a. He didn’t attend a four-year college, and he drives a used, economy car.
b. He wore jeans on a non-jean occasion and he drank one too many beers.
c. You just weren’t compatible. It isn’t going anywhere.


Mostly a’s: Oh, you’re bourgie, all right. You have a great deal of drive and are committed to the highest achievement possible. You expect the same commitment and drive from others. You fully engage in the politics of respectability–and why shouldn’t you? You think black folks could use a bit more self-respect across the board, and you find positive portrayals of blacks in the media to be a personal ego boost for you. Your belief that we’re all a reflection on one another can be both a blessing and a curse. On the one hand, it means you’re often accused of being preachy and judgmental, but on the other hand, your willingness to take responsibility for others can be inspirational. Remember that your perspective is different from — not superior to — others, and ensure that your tone skirts condescension as often as possible, especially with family and friends.

Mostly b.’s: You’re a little bourgie. You like high-end things and proximity to “respectable,” “positive” endeavors (and the people who initiate them). You’re upwardly mobile and may occasionally refer to certain behaviors in distancing ways: “ghetto,” “hood,” or “ratchet.” You would never do anything that could be classified in those ways (except maybe listen to some misogynistic hip-hop). But you’re not necessarily a pearl-clutcher, either. You enjoy a good episode of black reality TV, where wig-snatching and drink tossing is likely to occur. You don’t like your significant other to be *too* straight-laced. And you don’t see the actions of all black folks as a reflection on you. This balance is usually a good thing. You’re open to differences of opinion and perspective, even as you hold your own values and morals in pretty high esteem.

Mostly c’s: No one’s gonna mistake you for bourgie. You’re very “live and let live” with yours. You believe everyone’s an individual, we’re only accountable ourselves and (on occasion) those we love, and you’re a little sad for Shawty Lo’s exes and children because the cancellation of their Oxygen show means a loss of some potential income. You don’t like being critical of other people’s life choices, especially people you don’t know. And what’s so wrong with Red Lobster or TGI Friday’s?! Are you going to the restaurant to spot celebs and be photographed or just to hang with your friends, drink cocktails, and eat on the cheap? (There’s nothing wrong with the former, of course, but you’re happier in the latter’s more relaxed settings.) Beware trying to convince a bourgie friend to abandon her ideals; it makes you just as judgmental as you’re always claiming she is.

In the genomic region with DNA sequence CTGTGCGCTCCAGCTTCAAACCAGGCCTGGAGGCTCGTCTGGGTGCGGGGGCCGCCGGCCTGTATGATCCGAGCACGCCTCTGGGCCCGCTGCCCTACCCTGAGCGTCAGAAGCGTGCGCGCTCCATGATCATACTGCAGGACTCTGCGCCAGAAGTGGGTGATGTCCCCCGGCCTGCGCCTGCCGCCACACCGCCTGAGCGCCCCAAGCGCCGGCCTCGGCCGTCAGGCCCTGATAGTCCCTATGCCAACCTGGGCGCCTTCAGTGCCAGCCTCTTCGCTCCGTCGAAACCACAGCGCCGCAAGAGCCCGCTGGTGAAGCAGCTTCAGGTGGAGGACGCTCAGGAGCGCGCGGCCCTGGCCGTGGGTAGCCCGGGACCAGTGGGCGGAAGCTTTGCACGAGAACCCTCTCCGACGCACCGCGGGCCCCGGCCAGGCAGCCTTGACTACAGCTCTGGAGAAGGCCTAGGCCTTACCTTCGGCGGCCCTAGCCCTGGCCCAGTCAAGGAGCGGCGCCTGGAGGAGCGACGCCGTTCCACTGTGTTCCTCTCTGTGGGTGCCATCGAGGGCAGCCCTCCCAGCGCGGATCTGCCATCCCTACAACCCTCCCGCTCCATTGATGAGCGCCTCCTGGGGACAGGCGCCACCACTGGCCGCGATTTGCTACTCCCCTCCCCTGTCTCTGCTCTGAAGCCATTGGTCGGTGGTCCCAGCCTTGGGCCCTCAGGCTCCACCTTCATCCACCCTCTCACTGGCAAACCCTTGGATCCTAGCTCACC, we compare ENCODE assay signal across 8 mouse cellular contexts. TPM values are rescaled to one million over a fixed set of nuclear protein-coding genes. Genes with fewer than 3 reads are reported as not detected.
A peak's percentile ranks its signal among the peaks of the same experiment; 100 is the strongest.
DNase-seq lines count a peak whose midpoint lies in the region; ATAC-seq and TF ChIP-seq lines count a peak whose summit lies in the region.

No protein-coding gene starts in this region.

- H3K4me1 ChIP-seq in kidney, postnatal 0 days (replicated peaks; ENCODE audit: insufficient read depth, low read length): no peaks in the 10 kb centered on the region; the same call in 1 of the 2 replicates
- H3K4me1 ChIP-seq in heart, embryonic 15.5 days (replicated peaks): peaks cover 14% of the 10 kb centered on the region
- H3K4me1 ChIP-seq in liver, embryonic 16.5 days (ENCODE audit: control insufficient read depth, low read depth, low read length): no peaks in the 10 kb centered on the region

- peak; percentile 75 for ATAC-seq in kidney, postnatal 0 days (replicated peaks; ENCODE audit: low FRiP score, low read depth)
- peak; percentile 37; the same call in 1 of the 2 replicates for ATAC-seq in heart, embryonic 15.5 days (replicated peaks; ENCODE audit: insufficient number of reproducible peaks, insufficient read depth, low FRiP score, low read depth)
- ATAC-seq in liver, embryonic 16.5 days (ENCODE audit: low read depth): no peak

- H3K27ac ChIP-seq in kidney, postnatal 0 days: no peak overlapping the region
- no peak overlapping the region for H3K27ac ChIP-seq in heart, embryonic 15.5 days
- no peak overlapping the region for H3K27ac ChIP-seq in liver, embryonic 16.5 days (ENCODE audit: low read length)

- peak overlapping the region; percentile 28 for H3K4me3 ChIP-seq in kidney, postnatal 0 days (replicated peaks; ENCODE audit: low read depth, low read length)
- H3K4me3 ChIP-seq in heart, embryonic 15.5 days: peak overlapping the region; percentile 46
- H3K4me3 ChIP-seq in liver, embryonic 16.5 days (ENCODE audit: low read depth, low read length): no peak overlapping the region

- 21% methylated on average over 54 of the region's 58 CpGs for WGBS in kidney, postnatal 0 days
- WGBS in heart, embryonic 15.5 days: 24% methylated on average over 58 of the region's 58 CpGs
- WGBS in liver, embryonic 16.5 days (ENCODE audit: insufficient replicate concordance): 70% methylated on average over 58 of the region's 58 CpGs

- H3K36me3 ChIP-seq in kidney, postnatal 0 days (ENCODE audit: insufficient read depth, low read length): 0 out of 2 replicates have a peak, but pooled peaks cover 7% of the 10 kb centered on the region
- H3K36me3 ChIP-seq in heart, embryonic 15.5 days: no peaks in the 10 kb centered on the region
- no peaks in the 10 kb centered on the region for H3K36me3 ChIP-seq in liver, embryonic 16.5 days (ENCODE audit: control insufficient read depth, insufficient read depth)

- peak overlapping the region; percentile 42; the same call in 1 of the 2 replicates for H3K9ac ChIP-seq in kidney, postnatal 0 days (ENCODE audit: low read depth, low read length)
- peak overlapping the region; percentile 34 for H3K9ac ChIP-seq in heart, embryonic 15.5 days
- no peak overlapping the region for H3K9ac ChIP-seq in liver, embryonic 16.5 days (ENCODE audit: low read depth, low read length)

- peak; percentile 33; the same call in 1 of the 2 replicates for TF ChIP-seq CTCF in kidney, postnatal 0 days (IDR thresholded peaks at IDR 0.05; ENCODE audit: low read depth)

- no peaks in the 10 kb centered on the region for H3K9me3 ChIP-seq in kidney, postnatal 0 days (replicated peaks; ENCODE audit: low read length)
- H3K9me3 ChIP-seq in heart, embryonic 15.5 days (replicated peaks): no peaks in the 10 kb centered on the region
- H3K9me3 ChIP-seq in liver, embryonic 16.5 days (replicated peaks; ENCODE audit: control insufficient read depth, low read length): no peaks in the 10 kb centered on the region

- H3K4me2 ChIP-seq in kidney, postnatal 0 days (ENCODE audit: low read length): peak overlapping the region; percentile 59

• OH

    UGH, Hate that “word” and the implications behind it. Throws this article in the cyber trash can.

  • LuvIt

    This is such a great quiz! I’m somewhat in between bourgie and bourgie-lite. I went to Spelman so…

  • Jame

    My answers didn’t match up with how I am perceived. Pretty funny.

  • Me

    I got an equal amount of B and C but I’m def more relatable to B!

  • http://mizzdionne.wordpress.com mizzdionne

    I had to laugh as I took the quiz. I knew I was a tab bit bourgie. My answers were mostly Bs. Now I can tell my sister she was right.

  • Chillyroad

    I’m uncomfortable with that word. Growing up I heard it used in the American context but I also heard it used in the Hatian context which wasn’t as benign as it is being depicted here. In Haiti there was an actual bourgeoisie that ruled Haiti for most of its history even after the French disposal. In Haiti there were real social political economic and racial implications to the word. A real life caste system. It didn’t just mean people with money and expensive tastes. It was the descendants of French colonialist many of whom were mulatto.